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Targeting Cancer Stem Cells in Oncology 

The science of cancer stem cells is still evolving, and despite the many unknowns, holds significant promise for the next phase of oncology therapeutics. The Targeting Cancer Stem Cells in Oncology Symposium is a new addition to the 2012 Molecular Medicine Tri-Conference, and reflects the growing interest in Cancer Stem Cells (CSCs) and their associate pathways in Pharma and Biotech as oncology drug targets.  This symposium will feature case studies from scientists working with the unique challenges presented by cancer stem cells, from isolation and characterization of cell lines to the development of screening assays and pre-clinical models. The origin of cancer stem cells, and their role in treatment resistance and recurrence will be discussed. Sessions will also highlight some of the novel cancer stem cell therapeutic development programs and platforms. An interactive format will enable open discussion to address many of the questions the field’s leading researchers are striving to answer.


Sunday, February 19
 


7:30 am Registration and Morning Coffee

RELEVANCE AND REALITY: THE PROMISE OF CANCER STEM CELLS

8:25 Organizer's Opening Remarks

8:30 Chairperson's Welcoming Remarks

Raymond Winquist, Vice President, Vertex Pharmaceuticals

FEATURED PRESENTATION 


8:50 Characterization and Targeting of Human Leukemia Stem Cells

Craig T. JordanCraig T. Jordan, Ph.D., Professor of Medicine, James P. Wilmot Cancer Center, University of Rochester School of Medicine

Human leukemia stem cells (LSCs) are preferentially resistant to many forms of conventional therapy and represent a significant challenge to the development of improved regimens for leukemia patients.  We have demonstrated that certain classes of compounds are able to direct target LSCs, while also sparing normal hematopoietic stem and progenitor cells.  Agents capable of eradicating LSCs function via a multiparameter mechanism in which pathways related to oxidative balance, stress response, and survival are simultaneously modulated.  Data will be presented describing such pathways and strategies to create strategies for therapeutic targeting of human LSCs.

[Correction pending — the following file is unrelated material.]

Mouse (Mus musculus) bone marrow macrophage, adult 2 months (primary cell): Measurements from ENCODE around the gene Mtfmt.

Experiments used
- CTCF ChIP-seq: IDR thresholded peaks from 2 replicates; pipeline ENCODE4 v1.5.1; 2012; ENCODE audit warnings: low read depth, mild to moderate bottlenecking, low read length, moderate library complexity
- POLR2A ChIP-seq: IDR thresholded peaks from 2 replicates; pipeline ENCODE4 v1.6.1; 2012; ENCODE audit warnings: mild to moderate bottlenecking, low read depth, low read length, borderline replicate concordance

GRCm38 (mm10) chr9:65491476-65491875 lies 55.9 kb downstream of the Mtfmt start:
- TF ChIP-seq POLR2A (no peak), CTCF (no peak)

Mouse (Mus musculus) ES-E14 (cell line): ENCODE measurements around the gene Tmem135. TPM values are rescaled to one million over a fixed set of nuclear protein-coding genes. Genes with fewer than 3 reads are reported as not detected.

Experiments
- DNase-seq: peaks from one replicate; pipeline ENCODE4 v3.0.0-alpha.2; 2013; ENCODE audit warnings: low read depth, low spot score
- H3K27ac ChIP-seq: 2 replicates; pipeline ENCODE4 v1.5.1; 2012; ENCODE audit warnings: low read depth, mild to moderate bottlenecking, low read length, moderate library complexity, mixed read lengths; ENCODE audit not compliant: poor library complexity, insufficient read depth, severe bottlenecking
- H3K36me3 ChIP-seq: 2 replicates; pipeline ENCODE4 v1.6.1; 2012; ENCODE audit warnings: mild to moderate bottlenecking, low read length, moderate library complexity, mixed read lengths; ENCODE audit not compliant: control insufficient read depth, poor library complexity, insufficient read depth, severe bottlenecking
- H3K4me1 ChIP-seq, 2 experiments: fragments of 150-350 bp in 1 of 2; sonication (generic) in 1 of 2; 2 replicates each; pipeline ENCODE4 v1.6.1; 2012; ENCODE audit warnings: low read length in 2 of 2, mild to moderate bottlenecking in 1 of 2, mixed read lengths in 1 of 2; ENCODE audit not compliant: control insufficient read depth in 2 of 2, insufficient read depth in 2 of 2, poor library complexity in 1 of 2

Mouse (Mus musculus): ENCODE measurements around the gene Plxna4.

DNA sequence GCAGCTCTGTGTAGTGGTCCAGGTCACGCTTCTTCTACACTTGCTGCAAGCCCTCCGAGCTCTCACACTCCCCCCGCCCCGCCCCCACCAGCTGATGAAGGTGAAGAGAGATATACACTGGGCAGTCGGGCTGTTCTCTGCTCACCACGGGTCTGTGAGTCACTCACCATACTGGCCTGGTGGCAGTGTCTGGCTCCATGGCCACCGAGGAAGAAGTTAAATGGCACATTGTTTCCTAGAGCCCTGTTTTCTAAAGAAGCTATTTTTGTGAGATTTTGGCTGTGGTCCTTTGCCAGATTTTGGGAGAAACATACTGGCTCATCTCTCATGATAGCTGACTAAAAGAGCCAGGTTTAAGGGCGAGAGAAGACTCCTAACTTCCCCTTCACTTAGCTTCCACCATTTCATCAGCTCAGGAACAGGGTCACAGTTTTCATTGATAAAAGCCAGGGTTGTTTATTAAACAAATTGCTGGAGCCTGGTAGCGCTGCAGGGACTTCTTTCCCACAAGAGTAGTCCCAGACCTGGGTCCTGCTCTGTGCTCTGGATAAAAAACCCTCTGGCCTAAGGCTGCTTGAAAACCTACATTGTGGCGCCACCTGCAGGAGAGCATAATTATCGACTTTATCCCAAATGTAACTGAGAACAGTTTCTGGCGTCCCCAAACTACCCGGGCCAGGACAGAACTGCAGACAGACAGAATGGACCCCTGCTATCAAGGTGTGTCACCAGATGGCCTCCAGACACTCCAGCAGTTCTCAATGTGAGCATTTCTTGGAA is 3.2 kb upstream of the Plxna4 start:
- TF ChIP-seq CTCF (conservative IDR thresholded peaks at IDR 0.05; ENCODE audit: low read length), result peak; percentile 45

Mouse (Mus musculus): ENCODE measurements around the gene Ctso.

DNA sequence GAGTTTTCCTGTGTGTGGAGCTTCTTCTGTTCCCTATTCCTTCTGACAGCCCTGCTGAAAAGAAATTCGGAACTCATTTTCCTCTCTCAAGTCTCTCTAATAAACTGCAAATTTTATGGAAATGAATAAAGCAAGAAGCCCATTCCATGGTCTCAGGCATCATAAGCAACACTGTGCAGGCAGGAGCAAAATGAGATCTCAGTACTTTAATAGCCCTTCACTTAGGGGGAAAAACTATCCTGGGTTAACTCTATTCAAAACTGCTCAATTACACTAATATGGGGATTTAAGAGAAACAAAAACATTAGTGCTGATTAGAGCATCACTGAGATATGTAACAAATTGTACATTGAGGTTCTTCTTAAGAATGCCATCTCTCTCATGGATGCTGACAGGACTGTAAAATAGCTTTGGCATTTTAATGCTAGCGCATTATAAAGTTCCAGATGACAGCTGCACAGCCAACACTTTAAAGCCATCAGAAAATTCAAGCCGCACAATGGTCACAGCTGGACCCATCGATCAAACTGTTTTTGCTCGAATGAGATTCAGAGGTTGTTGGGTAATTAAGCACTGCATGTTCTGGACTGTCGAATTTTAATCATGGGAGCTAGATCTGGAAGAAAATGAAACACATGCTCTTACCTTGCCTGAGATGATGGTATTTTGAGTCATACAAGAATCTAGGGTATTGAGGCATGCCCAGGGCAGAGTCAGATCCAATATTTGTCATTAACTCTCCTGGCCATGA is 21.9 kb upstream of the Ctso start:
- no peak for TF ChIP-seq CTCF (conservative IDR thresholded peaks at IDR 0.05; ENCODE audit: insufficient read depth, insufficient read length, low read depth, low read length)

9:20 Translating the Cancer Stem Cell Hypothesis from the Lab to the Clinic

William Matsui, M.D., Associate Professor of Oncology, Division of Hematologic Malignancies, The Sidney Kimmel Comprehensive Cancer Center at Johns Hopkins University 

Cancer stem cell targeting approaches are rapidly emerging, but it is unclear how to best evaluate their efficacy in the clinical setting.  Translational considerations, including clinical trial design, outcome measures, and biomarker strategies will be discussed.

9:50 Networking Coffee Break

10:30 Will Telomerase Inhibitors Target Cancer Stem Cells?

Jerry W. Shay, Ph.D., Professor, Department of Cell Biology, University of Texas Southwestern Medical Center

Do cancer cells with stem cell properties have long or short telomeres?  Are cancer cells with stem cell properties mostly quiescent?  These critical questions will be discussed in the context of ongoing telomerase inhibitor clinical trials.

11:00 Unraveling Leukemia Stem Cell Survival Mechanisms

Kristen M. Smith, Ph.D., Project Leader, Jamieson Lab, Moores Cancer Center, University of California San Diego

Leukemia stem cells display splice isoform switching which enable them to co-opt stem cell properties and evade therapies targeting proliferating cells. Anti-leukemia stem cell therapy together with splice isoform biomarkers may provide for cancer stem cell detection and eradication of refractory malignancies.

Sponsored by
4SC_AG 
11:30 SMO Independent Blockers of HH Signaling
Daniel Vitt, Ph.D., CSO, 4SC AG
Since resistance formation potentially limits therapeutic use of SMO antagonists this presentation will introduce a novel class of small molecules which selectively block hedgehog signaling in a SMO receptor independent way with a special focus on cancer stem cell phenotypes. 

12:00 pm Luncheon Presentation (Sponsorship Opportunity Available) or Lunch on Your Own